"Ten o'clock struck," writes Miss Edgeworth, "as I read this note. We were tired; we were not fit to be seen, but . . . I sent for a hackney coach, and just as we were, without dressing, we went. As the coach stopped, we saw the hall lighted, and the moment the door opened, heard the joyous sounds of loud singing. Three servants–'The Miss Edgeworths!' sounded from hall to landing-place; and as I paused for a moment in the ante-room, I heard the first sound of Walter Scott's voice–'The Miss Edgeworths?–come! '"
In this manner the eventful meeting took place, and the friendship between these two–great man and little lady–seems to have grown to its full height literally at their first hand-clasp. It was already, it must be remembered, a pretty old and intimate one, so far as correspondence can be said to create intimacy. Now all unnecessary preliminaries were waived, and the acquaintanceship became friendship almost in a single evening:–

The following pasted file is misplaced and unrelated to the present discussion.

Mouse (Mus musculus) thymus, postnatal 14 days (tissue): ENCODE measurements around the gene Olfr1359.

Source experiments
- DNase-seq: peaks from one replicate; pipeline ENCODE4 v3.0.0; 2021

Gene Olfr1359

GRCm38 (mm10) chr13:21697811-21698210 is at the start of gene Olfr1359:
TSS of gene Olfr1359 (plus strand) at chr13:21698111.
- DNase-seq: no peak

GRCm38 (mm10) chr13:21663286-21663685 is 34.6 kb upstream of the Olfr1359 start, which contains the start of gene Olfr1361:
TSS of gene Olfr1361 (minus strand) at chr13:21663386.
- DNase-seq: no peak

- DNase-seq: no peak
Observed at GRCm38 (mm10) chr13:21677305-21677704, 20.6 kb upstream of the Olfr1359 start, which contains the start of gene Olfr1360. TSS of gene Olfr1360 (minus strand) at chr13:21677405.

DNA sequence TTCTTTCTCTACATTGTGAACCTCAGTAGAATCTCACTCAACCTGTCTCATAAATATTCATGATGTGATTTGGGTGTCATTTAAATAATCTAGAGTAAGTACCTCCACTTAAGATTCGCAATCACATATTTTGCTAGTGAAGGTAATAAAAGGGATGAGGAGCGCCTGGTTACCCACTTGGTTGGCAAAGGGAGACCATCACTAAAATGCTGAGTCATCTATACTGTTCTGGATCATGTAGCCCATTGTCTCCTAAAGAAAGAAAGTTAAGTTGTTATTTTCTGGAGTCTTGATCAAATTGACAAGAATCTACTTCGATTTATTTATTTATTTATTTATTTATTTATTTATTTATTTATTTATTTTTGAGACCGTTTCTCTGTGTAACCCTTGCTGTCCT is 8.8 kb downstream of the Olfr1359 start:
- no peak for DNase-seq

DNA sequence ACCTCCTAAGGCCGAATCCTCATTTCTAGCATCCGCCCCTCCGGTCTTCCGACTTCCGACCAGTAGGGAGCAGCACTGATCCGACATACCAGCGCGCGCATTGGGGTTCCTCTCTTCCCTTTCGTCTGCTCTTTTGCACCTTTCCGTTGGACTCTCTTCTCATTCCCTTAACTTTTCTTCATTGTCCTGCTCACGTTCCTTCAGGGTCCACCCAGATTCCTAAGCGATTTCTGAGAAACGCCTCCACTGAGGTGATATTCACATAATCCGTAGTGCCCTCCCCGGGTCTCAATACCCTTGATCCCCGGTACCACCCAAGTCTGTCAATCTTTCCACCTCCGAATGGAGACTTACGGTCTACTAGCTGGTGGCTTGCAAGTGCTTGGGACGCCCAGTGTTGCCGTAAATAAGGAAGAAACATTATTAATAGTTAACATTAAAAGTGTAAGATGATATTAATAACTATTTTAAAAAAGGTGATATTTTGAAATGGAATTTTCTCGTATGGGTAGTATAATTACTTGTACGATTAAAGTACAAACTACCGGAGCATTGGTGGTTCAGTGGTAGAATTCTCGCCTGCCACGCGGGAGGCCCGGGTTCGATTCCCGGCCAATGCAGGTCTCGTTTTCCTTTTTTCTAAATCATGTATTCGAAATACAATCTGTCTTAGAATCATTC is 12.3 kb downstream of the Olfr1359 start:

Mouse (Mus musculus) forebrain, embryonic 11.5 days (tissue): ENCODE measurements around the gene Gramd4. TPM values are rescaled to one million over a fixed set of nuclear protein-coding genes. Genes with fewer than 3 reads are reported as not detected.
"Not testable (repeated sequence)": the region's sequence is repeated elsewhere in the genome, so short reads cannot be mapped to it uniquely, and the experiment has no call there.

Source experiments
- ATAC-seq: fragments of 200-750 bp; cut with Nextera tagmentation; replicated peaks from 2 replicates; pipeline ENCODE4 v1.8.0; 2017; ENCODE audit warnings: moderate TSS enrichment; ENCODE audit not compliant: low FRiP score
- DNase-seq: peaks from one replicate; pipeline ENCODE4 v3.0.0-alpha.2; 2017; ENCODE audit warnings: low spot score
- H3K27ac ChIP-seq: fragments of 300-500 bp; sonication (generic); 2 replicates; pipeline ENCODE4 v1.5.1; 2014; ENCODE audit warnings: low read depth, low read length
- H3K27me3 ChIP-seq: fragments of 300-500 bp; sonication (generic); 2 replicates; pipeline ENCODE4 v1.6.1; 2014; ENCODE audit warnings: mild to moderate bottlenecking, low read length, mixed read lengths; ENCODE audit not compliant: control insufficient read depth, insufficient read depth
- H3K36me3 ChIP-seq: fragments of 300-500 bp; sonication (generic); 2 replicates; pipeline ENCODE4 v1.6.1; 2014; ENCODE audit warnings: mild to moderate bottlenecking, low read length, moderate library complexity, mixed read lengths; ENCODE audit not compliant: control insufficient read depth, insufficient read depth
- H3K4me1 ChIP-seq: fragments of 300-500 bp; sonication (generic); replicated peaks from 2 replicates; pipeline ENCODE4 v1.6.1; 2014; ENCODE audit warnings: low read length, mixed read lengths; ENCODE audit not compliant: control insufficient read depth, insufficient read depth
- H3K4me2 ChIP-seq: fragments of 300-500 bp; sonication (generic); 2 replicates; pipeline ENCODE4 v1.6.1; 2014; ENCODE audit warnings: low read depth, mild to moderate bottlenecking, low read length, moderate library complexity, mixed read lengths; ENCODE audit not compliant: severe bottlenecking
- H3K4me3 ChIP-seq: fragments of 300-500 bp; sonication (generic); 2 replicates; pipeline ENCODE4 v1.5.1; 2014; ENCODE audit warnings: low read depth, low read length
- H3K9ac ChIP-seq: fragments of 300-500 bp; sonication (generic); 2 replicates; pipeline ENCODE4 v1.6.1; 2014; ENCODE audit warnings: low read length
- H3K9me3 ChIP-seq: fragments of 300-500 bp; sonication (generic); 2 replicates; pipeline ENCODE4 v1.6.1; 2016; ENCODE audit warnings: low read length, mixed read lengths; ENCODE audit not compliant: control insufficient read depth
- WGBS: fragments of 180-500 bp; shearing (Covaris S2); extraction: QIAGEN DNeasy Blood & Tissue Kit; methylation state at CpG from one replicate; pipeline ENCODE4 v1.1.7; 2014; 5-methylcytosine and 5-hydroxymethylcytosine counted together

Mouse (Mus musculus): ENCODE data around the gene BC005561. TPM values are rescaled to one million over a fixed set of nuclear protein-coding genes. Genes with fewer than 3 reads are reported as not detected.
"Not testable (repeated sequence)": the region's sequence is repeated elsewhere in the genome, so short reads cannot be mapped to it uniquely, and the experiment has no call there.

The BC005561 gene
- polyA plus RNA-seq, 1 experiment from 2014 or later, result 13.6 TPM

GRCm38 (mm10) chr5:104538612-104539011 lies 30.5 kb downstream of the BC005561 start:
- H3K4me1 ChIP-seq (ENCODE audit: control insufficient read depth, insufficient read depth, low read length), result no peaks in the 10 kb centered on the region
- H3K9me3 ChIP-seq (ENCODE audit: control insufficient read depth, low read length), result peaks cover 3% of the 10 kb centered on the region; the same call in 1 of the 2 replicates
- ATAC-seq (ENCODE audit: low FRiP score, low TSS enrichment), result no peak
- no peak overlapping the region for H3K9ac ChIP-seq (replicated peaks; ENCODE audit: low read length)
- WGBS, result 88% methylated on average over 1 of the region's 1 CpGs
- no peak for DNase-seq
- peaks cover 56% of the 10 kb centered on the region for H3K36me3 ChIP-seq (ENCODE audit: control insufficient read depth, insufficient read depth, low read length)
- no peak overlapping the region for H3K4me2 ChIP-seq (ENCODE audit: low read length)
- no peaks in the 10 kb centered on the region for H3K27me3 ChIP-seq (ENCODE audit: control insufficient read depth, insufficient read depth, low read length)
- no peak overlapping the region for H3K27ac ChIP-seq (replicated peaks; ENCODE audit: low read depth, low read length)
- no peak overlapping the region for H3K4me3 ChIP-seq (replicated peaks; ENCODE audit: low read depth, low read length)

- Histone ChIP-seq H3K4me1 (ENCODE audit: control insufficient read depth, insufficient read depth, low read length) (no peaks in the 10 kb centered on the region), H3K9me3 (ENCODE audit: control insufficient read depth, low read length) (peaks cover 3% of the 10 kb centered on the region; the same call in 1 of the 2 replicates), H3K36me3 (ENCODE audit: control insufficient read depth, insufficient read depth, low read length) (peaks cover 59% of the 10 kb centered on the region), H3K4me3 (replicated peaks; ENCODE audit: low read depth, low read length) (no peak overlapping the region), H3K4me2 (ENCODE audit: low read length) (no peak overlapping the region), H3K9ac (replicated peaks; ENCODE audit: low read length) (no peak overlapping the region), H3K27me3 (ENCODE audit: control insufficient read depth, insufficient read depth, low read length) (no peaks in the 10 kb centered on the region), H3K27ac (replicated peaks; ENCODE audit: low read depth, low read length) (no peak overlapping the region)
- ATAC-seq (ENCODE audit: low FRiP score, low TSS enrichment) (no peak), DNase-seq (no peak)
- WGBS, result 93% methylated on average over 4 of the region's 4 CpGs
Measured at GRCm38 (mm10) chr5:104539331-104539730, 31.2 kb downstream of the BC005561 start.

"My first impression was that he (Sir Walter) was neither so large or so heavy as I had been led to expect from descriptions, prints, busts, and pictures. He is more lame, on the other hand, than I expected, but not unwieldy." [Page 164]
The Gaelic singing is next described by Miss Edgeworth at some length, after which followed supper:–
"As I sat beside him, I could not believe that he was a stranger, and I quite forgot that he was a great man."
So ended that momentous first evening, and–
"When we wakened in the morning, the whole scene of the preceding night seemed like a dream! However, at twelve came the real Lady Scott, and we called for Scott at the Parliament House, who came out of the Courts with a joyous face, as if he had nothing on earth to do, or to think of, but to show us Edinburgh."